Computing images of protein cores for protein threading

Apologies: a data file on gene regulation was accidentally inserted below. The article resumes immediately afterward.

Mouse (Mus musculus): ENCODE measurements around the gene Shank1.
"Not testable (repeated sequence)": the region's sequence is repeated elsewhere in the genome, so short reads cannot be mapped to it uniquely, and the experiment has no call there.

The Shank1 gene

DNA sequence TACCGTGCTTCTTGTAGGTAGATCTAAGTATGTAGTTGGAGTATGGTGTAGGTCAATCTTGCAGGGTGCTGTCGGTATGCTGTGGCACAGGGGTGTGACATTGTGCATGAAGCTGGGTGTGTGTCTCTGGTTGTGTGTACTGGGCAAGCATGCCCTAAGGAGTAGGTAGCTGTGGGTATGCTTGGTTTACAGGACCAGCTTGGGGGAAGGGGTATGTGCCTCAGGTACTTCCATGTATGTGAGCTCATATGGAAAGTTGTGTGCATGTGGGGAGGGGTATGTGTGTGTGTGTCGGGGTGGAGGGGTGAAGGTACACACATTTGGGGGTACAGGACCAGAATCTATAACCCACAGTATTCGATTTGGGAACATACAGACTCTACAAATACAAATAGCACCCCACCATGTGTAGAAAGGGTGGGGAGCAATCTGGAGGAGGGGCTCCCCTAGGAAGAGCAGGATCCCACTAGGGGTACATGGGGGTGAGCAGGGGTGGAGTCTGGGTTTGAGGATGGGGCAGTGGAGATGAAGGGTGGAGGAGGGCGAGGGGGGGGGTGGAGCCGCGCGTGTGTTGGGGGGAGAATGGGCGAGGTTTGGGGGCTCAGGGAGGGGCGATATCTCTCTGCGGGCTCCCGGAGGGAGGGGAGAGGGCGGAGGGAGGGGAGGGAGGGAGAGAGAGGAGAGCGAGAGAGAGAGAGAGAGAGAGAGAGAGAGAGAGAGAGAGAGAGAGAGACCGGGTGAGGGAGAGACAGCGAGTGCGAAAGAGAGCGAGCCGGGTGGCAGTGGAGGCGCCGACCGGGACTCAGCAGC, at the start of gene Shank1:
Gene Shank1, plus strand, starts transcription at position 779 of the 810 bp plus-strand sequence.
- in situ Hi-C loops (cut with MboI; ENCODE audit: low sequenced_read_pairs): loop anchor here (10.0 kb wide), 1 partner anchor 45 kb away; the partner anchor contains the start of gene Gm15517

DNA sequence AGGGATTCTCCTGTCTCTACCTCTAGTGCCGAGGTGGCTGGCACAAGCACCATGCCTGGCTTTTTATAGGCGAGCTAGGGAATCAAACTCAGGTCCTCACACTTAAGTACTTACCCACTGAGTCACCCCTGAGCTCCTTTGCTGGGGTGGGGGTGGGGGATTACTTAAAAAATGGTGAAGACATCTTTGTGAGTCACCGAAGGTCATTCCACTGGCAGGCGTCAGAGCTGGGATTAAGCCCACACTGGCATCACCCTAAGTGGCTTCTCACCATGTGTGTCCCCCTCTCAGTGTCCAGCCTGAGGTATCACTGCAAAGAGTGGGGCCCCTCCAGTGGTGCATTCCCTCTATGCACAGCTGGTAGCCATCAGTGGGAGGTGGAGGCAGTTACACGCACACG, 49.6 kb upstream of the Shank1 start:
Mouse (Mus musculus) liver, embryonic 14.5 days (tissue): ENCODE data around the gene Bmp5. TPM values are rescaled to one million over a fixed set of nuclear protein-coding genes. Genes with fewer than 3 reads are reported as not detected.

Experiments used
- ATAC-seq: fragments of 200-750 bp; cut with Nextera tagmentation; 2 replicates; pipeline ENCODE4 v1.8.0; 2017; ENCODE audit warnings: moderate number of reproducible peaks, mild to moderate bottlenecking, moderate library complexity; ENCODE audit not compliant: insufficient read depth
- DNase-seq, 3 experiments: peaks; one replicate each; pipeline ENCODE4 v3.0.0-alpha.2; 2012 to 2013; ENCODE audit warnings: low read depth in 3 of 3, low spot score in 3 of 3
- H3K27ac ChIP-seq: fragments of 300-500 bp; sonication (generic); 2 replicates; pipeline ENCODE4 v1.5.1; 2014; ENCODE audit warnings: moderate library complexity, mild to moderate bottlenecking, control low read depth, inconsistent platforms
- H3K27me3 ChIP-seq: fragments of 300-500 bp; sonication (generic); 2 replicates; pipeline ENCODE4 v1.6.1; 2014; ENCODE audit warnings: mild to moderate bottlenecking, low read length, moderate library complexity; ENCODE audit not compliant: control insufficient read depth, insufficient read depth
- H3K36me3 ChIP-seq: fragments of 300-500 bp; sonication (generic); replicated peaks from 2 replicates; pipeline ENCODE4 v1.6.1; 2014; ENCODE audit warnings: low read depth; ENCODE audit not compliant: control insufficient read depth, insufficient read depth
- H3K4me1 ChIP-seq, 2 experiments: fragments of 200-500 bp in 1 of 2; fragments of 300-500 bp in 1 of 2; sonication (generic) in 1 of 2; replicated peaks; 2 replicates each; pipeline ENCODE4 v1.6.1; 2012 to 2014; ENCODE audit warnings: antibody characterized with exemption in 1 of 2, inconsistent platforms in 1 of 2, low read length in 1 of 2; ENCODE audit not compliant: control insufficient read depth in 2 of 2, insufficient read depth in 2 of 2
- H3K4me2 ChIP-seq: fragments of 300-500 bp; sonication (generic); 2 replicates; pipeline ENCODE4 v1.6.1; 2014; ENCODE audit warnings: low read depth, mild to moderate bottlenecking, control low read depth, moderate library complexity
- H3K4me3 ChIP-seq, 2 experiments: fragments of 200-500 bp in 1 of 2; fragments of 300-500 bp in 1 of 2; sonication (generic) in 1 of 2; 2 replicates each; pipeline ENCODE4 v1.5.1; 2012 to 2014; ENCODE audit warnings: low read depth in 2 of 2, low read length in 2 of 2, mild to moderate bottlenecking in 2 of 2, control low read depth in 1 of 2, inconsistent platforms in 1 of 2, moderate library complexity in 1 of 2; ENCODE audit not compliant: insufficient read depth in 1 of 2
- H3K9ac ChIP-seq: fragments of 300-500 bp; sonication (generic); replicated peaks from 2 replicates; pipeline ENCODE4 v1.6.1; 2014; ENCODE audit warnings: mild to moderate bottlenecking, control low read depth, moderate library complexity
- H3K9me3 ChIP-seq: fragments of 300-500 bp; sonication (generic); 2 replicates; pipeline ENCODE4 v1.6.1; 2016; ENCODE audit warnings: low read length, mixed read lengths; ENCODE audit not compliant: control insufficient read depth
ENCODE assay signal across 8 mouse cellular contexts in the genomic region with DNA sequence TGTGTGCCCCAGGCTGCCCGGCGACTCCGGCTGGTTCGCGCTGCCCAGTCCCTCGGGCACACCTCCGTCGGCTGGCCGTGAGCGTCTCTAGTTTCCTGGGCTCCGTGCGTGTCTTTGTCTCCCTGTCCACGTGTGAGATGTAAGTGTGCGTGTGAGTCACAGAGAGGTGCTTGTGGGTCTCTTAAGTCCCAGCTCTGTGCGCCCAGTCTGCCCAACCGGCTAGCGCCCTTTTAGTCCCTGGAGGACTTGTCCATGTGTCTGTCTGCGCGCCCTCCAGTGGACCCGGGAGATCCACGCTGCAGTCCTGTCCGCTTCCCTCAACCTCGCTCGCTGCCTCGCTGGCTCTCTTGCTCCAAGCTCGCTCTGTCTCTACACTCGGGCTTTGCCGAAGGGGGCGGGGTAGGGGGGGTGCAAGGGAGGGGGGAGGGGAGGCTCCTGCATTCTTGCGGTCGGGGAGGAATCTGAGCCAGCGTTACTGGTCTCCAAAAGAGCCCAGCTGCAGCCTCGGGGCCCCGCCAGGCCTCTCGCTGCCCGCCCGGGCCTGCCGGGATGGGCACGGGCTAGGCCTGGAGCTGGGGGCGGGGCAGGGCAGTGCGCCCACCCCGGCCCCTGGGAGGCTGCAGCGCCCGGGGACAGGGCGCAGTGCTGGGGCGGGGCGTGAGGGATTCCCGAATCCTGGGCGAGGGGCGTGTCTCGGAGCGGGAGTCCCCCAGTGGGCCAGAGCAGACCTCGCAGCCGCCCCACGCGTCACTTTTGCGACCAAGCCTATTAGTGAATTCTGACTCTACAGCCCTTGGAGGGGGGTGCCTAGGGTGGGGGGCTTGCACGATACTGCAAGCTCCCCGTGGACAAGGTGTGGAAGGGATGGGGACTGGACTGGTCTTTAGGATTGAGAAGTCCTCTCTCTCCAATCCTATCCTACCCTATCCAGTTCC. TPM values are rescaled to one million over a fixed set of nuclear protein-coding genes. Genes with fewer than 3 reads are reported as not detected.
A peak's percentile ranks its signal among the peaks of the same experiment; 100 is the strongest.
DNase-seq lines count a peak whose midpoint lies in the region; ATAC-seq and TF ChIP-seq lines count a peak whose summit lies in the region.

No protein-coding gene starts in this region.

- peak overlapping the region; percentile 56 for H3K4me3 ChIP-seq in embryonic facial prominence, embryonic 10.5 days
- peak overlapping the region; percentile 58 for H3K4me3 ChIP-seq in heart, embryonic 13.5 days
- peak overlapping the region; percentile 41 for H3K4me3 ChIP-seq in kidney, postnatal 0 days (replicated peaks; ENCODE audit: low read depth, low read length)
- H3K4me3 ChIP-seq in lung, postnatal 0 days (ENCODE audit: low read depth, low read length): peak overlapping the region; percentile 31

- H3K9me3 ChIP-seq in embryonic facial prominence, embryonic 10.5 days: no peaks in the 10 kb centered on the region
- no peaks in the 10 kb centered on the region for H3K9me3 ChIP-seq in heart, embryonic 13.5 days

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Protein threading is one of the most important computational approaches for protein tertiary structure prediction. The main computation portion in threading is to align a query protein sequence (with unknown structure) to each of existing protein structure templates. An often used technique for the sequence-structure alignment is to preprocess the query sequence with the template structure before combinatorial, linear-programming, or graph- theoretic algorithms are applied to the alignment. The preprocessing finds the top candidates in the query protein sequence for each of the cores (i.e., rigid secondary structure elements) in the structure template. Whether the top candidates include the true correspondence in the query sequence to each core in the template determines the overall score of the alignment and consequently whether the threading algorithm can correctly identify the right structure for the query sequence. This work focuses on the threading preprocessing. In this work, three methods, direct scan, global alignment based scan and anchor-based hybrid scan, are presented for threading preprocessing. From the experiment evaluation with Dali dataset, it is found that the methods of global alignment based scan and anchor-based hybrid scan outperform the direct scan method when the template and the query are close in length; the direct scan achieves better performance when the lengths of the template and the query are very different. Based on the overall experiment evaluation, it is believed that accurate energy functions are critical to effective threading preprocessing.